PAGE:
What is the moral or message of Slaughterhouse Five?

There are really two answers to the question of what is the moral or message to Vonnegut's Slaughterhouse-Five. One is obvious and one is less so. The obvious message is that war is incredibly destructive and inhumane. The other is that there is no message or moral, because in a universe in which such awful things happen, there is no chance of any overarching meaning.

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Kurt Vonnegut's World War II novel Slaughterhouse-Five, published in 1969, is his most widely read, discussed, and taught book. It is a strange book, blending the genres of sci-fi, war novel, autobiography, and fable. Those looking for a clear moral in the novel will find it immediately: war is bad, war is violent, war is hell.

The book is subtitled "The Children's Crusade," and draws attention to a particularly savage historical period. This brings up a second major theme in the novel, that of innocence lost or destroyed. The hapless protagonist , Billy Pilgrim, is bounced back and forth through time and space without any agency or understanding. He is an innocent character and so is constantly abused by those stronger than he is. Historical forces he can't understand also irrevocably alter his life. He represents humanity as a battered reed, and Vonnegut's point may be that given the horror of the modern world, passivity can function as some kind of nobility. "So it goes" is the book's...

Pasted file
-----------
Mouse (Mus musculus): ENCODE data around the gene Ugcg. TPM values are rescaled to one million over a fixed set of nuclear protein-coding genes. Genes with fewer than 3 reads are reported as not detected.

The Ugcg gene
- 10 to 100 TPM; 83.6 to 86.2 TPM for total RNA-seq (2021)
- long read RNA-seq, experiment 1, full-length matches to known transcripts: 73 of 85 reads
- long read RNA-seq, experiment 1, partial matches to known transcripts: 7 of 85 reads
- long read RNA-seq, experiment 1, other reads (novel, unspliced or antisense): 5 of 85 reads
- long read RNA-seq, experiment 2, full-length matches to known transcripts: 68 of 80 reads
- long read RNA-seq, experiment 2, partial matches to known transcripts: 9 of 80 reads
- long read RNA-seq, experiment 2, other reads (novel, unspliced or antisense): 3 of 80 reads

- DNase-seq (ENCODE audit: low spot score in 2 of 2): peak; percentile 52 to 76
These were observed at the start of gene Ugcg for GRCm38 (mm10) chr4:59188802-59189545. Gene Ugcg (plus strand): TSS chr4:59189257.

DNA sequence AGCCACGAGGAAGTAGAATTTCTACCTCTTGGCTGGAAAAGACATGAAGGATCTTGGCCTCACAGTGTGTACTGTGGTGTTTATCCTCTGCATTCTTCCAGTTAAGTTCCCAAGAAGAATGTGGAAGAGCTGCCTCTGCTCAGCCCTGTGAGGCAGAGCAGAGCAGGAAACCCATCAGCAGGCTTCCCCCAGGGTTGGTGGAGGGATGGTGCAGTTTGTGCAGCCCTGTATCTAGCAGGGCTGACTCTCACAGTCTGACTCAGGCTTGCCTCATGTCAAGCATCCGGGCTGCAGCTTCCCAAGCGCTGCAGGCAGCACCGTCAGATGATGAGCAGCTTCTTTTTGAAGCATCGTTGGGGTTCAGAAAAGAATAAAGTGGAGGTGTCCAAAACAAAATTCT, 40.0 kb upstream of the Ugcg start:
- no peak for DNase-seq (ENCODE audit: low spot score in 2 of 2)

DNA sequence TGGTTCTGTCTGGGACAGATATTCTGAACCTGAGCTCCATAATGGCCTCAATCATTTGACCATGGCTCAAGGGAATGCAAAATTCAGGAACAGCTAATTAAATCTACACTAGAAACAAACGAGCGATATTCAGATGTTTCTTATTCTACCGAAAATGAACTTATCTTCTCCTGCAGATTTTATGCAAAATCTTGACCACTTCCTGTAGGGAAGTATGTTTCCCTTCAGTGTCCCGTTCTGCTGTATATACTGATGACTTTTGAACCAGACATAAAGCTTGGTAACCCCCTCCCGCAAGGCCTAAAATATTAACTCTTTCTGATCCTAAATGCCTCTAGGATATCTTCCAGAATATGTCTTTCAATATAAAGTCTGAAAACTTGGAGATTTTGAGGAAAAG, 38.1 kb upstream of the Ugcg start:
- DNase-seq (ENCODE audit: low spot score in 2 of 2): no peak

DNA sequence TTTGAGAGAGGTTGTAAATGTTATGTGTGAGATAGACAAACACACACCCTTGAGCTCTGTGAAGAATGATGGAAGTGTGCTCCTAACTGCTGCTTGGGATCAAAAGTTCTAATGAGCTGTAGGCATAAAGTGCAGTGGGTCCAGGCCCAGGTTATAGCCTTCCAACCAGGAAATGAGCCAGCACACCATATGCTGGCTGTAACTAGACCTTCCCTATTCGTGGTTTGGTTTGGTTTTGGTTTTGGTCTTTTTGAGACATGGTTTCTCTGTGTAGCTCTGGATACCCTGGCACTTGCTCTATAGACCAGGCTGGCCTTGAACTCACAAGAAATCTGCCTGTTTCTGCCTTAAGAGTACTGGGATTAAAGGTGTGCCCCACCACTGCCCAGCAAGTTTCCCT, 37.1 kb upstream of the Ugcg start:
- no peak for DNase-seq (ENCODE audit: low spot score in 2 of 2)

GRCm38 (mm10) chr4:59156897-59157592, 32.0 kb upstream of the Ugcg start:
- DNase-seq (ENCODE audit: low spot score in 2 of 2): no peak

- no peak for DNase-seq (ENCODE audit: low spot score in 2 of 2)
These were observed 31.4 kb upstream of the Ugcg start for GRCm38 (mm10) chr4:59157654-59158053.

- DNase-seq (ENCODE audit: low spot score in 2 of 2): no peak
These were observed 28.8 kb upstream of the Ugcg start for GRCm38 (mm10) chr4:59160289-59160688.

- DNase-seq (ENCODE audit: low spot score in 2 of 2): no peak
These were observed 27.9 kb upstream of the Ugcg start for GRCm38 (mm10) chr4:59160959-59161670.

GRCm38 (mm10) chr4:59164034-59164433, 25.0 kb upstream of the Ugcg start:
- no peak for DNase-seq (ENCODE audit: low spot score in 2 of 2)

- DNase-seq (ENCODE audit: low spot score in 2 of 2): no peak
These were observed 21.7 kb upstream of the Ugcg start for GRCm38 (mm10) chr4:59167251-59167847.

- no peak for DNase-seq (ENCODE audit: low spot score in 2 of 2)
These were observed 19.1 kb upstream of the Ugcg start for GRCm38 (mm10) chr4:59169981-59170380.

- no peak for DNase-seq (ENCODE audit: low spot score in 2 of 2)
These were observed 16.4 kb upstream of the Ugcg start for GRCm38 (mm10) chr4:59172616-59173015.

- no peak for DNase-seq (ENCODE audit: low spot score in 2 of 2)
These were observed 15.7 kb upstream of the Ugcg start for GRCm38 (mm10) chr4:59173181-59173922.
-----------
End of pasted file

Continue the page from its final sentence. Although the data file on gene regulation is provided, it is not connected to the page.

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Last Updated by eNotes Editorial on April 21, 2020
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